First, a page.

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Special Issues » College Student Guide 2011

Pet Ownership Tips for Students

What To Do with Your Nyan Cat

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Marley and Me came on TV the other night, and I couldn't help watching it for the thousandth time. Although I always end up in tears, the film makes me want a pet so badly that I can hardly stand it — dog or cat, I don't care. Having something warm and furry that loves you unconditionally to come home to is pretty nice, especially when you're living in a brand-new town and haven't made too many friends yet.

If you're looking to adopt a pet this year, I am incredibly jealous. But before you rush off to pick up a furry friend, you need to think about a few things first.

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1. Does your new home allow pets?

If you're in a dorm, then pets (except for fish) are not allowed, and fish aquariums cannot exceed 10 gallons. If you're in an apartment or a house, check your lease or with your landlord to see if it's OK. You may have to pay a pet fee depending on the size and type of pet you get.

2. Are you old enough to adopt a pet?

Some places have an age limit for adoption. Sometimes it's 18, sometimes it's 21. Check with the shelter or pet adoption center before heading over there.

3. Are your roommates OK with it?

Ask them first before getting a pet. It's always good to make sure that they're fine with it and, more importantly, that no one is allergic. Otherwise that could make for a rough year for everyone.

4. Do you have time to take care of an animal?

Examine your schedule before getting a pet, because remember, living creatures require a lot of care. You shouldn't get one if you're a really busy person with lots of time commitments or if you're someone who likes to go away on the weekends. If you don't have time for a dog, which needs much more attention and can't be left alone for too long, consider a cat or other animal that is more independent.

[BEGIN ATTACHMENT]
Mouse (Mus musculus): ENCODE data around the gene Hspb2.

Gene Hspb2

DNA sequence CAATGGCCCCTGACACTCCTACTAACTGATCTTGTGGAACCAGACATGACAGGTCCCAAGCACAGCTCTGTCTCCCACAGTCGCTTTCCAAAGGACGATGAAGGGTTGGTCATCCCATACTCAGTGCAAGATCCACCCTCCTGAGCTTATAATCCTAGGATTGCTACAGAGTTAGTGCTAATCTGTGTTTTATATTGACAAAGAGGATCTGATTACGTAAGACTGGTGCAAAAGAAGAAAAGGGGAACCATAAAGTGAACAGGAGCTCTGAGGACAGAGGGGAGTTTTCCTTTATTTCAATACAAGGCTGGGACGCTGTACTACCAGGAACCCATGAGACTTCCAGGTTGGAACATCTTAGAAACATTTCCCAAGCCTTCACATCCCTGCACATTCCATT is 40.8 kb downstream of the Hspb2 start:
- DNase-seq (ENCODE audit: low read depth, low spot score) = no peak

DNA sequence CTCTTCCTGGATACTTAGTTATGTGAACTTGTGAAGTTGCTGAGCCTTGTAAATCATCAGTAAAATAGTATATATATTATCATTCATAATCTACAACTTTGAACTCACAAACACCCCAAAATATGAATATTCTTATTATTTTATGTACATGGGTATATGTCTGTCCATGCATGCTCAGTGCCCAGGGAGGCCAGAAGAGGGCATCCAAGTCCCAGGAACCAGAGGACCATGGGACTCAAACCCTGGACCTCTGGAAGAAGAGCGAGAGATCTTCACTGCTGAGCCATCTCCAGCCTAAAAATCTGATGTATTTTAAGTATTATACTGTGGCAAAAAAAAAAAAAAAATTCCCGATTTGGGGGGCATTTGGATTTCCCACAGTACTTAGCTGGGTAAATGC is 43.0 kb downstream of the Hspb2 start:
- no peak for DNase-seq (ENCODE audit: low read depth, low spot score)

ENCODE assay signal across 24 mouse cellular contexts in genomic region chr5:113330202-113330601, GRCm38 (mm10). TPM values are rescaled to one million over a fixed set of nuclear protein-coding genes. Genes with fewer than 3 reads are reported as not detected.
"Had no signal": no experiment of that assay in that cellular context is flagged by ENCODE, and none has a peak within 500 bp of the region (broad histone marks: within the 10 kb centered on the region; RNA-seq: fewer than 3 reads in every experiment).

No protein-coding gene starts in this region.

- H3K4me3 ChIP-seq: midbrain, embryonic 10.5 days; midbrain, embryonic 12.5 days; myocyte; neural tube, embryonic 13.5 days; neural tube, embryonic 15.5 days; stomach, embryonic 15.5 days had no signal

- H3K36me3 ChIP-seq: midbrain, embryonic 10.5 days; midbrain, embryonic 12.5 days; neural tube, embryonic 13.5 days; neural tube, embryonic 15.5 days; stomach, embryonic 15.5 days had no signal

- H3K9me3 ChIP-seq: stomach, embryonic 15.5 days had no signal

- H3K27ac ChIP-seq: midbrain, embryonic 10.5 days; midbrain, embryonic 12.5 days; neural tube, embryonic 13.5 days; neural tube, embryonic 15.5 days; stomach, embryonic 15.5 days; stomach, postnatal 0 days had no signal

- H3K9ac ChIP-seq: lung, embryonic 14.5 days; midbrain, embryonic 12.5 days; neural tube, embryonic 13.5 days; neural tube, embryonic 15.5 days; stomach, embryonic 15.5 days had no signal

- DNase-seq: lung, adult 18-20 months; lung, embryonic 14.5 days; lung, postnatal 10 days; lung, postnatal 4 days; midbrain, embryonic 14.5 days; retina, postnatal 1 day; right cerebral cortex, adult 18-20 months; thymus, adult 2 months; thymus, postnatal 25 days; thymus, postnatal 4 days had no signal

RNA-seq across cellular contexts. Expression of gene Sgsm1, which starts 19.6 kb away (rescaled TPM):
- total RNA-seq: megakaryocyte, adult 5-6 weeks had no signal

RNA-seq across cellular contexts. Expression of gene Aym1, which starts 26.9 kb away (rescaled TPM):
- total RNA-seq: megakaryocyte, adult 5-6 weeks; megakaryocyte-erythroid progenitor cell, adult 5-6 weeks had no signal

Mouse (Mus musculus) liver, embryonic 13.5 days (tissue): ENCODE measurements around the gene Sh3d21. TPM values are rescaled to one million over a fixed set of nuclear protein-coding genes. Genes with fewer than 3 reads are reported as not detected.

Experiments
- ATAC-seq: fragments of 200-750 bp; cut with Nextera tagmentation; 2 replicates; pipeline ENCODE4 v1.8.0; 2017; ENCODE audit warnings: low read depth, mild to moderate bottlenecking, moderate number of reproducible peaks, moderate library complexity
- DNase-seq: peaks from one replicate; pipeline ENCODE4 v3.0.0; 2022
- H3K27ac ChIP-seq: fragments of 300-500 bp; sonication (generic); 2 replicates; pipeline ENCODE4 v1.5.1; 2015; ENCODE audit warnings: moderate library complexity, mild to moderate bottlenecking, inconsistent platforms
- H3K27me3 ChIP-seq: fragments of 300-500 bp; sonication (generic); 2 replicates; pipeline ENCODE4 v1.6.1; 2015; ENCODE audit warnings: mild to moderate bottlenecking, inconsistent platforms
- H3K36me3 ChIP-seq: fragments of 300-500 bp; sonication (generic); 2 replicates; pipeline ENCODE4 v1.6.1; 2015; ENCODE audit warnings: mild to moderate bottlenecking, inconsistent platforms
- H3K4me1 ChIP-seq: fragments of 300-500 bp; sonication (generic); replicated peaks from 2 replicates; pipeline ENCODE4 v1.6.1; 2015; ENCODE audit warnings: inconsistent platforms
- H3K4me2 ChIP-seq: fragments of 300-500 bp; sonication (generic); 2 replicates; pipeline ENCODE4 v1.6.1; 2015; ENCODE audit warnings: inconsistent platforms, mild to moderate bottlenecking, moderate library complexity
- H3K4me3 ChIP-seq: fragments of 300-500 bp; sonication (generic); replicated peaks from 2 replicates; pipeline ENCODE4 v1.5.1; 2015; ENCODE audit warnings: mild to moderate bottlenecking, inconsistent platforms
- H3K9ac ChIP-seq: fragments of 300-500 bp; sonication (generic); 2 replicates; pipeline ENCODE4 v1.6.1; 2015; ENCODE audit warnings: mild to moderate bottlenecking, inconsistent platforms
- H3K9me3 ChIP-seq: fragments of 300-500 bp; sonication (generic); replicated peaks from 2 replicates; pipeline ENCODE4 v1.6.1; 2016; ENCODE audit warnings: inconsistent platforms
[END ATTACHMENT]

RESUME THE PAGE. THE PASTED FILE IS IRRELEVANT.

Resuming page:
5. Do you have enough money to support having a pet?

Animals require not only food and treats, but veterinarian visits, shots, and medication. Take a look at your budget before pulling the trigger. If you can't afford a pet but still really want to be around furry creatures, try being a foster parent, where you keep an animal for just a couple of months. You can even volunteer at one of Charleston's animal shelters.

OK. So you're able to answer "yes" to all or most of the above questions. Now what?

1. Look at local shelters and pet adoption days for animals that need homes. These places often run specials. It's a great way to find loving animals and save the life of an animal in need, and it's much cheaper than getting one from a breeder.

2. Check with the City of Charleston about registering your pet. Depending on where you live, you may need to get a license for your animal.

3. If you get your pet from a local shelter, then it has probably already been spayed or neutered. If not, make sure to get that done ASAP.

4. Set them up with a good veterinarian from the area so they can get all the care they need.

5. Make sure you have all the proper supplies — leashes, beds, poop bags for dogs, litter boxes for cats, toys, etc.

6. Ensure good nutrition by feeding your pet the right amount and kind of food and by limiting the amount of treats they get.

7. Give them plenty of love!

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